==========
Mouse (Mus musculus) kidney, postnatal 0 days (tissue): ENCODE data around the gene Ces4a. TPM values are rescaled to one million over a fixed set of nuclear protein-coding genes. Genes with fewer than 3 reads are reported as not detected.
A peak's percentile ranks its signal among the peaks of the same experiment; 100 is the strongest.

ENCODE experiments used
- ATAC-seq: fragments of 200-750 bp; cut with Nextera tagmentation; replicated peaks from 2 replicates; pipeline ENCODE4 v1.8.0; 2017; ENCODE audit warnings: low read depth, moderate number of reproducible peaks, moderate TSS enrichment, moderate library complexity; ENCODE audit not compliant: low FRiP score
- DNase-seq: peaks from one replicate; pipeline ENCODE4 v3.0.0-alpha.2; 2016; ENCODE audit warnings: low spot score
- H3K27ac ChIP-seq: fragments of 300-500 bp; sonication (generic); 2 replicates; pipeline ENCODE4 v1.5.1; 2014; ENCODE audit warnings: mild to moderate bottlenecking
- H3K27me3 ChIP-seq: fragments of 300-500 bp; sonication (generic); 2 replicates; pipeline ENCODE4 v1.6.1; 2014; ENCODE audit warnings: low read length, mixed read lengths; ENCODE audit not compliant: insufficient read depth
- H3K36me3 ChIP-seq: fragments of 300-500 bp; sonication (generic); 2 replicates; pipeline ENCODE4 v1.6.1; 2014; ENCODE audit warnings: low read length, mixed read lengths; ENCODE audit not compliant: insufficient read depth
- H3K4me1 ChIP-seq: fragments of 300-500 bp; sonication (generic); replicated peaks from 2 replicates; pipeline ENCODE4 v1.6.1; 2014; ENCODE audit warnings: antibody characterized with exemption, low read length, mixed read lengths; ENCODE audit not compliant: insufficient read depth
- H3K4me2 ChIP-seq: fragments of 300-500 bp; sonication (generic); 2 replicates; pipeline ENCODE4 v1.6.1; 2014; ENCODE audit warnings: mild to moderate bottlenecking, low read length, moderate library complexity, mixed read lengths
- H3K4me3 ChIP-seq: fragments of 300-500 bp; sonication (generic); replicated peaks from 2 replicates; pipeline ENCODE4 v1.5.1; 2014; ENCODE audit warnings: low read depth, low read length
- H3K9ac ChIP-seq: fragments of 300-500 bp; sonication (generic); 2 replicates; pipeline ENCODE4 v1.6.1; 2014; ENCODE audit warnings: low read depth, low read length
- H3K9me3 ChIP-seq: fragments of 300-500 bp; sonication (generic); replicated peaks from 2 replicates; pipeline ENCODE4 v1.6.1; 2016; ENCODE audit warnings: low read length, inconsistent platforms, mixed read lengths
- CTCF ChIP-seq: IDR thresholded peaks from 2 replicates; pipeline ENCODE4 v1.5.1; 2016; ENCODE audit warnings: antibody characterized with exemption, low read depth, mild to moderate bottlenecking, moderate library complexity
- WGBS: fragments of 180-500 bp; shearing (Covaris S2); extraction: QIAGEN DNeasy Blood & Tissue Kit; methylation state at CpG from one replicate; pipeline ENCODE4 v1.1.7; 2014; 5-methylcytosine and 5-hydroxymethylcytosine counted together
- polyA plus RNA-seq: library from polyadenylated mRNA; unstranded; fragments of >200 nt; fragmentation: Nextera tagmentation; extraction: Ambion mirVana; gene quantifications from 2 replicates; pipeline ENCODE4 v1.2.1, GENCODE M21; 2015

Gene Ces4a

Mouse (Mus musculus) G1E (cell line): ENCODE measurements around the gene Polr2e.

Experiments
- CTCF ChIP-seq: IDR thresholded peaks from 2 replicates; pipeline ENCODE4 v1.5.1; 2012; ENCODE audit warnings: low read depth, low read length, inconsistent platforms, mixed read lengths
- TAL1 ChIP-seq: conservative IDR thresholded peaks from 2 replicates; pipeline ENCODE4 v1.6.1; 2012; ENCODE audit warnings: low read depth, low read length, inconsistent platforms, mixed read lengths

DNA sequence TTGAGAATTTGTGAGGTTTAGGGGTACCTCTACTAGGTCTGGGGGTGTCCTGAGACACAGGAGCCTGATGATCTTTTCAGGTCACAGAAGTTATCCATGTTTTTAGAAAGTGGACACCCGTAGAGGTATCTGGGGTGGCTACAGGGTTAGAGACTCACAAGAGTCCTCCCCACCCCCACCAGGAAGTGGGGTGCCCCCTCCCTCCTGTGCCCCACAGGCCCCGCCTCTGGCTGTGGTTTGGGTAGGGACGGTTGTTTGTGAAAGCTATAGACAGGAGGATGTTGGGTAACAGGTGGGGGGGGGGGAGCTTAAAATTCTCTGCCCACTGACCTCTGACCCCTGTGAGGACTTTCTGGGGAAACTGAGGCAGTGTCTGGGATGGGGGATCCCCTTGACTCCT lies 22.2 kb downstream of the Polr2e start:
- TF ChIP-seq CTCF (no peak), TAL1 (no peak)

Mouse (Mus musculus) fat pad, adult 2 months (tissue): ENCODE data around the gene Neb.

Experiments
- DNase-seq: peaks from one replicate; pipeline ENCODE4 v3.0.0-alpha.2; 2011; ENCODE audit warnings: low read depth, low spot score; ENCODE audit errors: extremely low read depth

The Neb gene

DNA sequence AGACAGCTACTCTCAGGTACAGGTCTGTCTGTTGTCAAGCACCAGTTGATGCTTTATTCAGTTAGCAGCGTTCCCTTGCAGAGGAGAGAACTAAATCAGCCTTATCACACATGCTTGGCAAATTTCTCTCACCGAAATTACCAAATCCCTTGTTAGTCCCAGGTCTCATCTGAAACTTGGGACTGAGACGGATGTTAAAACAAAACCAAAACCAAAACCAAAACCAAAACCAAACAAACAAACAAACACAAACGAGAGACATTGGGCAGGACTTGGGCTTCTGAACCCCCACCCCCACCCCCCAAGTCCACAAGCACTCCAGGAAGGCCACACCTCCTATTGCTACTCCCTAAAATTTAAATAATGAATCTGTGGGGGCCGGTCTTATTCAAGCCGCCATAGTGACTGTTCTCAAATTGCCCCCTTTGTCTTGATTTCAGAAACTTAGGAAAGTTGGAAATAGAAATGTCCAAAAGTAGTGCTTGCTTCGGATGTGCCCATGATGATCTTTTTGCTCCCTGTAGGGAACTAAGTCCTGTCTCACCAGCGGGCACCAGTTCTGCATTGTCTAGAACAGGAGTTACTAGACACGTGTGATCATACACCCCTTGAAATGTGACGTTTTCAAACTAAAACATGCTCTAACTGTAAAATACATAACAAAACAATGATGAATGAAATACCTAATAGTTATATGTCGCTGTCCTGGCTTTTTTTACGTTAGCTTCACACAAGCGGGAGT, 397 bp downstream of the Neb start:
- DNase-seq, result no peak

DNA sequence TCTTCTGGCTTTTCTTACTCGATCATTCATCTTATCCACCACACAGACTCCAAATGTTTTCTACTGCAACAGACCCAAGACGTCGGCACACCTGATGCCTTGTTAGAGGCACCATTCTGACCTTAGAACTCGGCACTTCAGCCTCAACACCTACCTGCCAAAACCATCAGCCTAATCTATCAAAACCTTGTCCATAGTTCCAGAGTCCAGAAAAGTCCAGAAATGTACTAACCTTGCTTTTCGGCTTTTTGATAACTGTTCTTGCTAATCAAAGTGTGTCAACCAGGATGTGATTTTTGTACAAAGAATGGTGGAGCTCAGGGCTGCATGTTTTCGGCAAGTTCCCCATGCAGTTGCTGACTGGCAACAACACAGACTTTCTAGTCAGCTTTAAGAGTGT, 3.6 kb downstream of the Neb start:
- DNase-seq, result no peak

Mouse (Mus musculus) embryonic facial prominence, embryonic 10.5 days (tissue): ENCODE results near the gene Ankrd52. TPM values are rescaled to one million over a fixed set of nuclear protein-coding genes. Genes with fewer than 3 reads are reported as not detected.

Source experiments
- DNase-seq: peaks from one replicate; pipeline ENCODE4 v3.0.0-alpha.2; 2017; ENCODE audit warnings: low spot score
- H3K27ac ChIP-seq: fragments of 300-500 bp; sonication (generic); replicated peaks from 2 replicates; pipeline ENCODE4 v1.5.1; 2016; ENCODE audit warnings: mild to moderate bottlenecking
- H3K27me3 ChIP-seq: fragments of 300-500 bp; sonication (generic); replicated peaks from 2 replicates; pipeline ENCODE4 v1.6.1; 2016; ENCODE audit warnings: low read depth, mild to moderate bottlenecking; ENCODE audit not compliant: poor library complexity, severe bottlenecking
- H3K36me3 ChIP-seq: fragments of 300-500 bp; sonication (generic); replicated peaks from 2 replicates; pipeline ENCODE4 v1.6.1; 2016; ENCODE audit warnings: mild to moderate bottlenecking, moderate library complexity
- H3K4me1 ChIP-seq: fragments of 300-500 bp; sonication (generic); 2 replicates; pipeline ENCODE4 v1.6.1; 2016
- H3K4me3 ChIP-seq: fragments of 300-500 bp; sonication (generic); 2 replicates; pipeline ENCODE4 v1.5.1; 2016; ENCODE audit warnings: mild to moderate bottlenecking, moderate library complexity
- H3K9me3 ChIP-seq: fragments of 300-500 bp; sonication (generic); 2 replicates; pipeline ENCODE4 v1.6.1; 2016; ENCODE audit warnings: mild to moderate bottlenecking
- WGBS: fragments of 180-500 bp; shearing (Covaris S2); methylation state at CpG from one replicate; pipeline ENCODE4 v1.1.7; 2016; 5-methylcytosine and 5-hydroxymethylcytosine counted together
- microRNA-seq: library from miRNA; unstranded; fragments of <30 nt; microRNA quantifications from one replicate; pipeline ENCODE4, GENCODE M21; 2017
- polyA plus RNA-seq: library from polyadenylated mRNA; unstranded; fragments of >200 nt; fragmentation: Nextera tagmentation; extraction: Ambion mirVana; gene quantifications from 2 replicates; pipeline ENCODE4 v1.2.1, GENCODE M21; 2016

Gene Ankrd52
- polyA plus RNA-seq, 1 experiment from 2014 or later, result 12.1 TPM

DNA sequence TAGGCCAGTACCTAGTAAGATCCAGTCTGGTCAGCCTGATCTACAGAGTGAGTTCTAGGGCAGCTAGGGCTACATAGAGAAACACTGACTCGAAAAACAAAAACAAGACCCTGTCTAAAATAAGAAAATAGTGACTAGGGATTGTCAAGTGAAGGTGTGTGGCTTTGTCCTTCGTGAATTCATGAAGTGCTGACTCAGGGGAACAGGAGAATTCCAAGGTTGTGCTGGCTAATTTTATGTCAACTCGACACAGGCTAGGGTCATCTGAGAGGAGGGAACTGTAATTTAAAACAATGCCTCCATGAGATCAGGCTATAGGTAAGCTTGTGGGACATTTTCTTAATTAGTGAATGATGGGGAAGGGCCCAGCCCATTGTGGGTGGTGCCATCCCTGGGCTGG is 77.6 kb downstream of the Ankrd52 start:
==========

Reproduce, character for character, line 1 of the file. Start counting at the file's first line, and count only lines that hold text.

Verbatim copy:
Mouse (Mus musculus) kidney, postnatal 0 days (tissue): ENCODE data around the gene Ces4a. TPM values are rescaled to one million over a fixed set of nuclear protein-coding genes. Genes with fewer than 3 reads are reported as not detected.